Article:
The tradition of grid girls no longer has a place in the WEC.
On the grid for a World Endurance Championship event, fans are likely to see drivers, crew members, TV personalities, and of course, some amazing looking race cars all shined up and ready to do battle. Another trademark of the pre-race grid is the scantily-clad and sometimes provocatively dressed women who stand in front of said cars.
In 2015, these women will be absent from the grid as the FIA-run WEC takes a stand against the controversial tradition. Grid girls have are just another aspect of pre-race festivities to many race fans, a fixture in many forms of motorsport, especially those based in Europe. To others, their only purpose appears to look pretty, which society fears is sending the wrong message to the younger generations.
An unwanted stereotype
No matter your stance, the incontrovertible truth is that their presence adds a solid base to the unwanted stereotype that auto racing is a sport for men alone and the erroneous idea that any women present are there simply as eye candy. That doesn't bode well as racing desperately tries to reel in new audiences. With females holding more prominent and important roles throughout the world of motorsport, it's been tacitly understood that this tradition doesn't have a place in racing for much longer anyway.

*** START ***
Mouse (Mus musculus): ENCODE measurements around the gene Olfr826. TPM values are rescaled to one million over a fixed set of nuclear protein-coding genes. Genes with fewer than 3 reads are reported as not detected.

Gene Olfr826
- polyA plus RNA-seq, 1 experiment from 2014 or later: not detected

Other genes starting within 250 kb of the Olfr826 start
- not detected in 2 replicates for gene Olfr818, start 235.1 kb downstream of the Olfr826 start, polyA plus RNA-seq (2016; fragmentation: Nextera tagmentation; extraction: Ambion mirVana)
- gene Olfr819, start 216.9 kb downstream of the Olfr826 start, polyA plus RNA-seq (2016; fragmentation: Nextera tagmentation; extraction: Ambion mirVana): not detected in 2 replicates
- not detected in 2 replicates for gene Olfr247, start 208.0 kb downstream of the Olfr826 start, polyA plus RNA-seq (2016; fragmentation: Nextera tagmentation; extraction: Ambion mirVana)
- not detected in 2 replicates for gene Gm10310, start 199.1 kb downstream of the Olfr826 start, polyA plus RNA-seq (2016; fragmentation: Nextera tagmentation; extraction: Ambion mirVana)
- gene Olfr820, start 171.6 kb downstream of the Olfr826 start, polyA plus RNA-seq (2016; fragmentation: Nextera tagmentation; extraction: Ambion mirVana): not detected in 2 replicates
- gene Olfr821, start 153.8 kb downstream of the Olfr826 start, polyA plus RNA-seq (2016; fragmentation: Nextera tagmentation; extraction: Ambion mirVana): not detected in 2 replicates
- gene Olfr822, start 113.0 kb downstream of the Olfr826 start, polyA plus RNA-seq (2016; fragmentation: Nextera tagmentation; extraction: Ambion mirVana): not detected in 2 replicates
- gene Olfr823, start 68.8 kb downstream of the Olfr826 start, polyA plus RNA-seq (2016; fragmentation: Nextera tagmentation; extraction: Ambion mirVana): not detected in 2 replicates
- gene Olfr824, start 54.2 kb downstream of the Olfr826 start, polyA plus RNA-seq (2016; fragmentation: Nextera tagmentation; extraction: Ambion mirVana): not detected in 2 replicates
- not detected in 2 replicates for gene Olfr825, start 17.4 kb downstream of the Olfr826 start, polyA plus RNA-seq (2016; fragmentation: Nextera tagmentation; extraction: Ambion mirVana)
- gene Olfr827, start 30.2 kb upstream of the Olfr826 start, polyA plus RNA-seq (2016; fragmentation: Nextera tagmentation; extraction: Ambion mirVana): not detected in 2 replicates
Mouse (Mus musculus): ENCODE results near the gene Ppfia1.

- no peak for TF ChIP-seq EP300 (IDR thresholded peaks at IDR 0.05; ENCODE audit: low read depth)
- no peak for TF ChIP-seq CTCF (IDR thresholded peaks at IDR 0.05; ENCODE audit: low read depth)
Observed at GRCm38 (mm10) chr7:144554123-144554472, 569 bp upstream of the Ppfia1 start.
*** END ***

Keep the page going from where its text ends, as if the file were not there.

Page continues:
Danica Patrick, Simona de Silvestro, Susie Wolff, Carmen Jorda, and Cyndie Allemann are just a few women drivers making their mark behind the wheel, a number expected only to grow. At the pinnacle of motorsport in Formula One, we even have a female team boss through Monisha Kaltenborn of Sauber.
The discussion regarding grid girls has many arms and legs (no pun intended). The outrage centers around the blatant objectifying of women and that sexism is alive and well in racing. At the other end of the spectrum, the supportive contingent calls it a harmless tradition that gives more opportunities for females looking to break into the industry and entertainment to those attending. Grid girls can be seen sporting sponsor logos and taking pictures with fans, sometimes garnering more attention than the racers themselves. Detractors simply call it backwards.
Give us your thoughts ... Have grid girls out-lived their usefulness or is the WEC's dissolution of the tradition entirely arbitrary?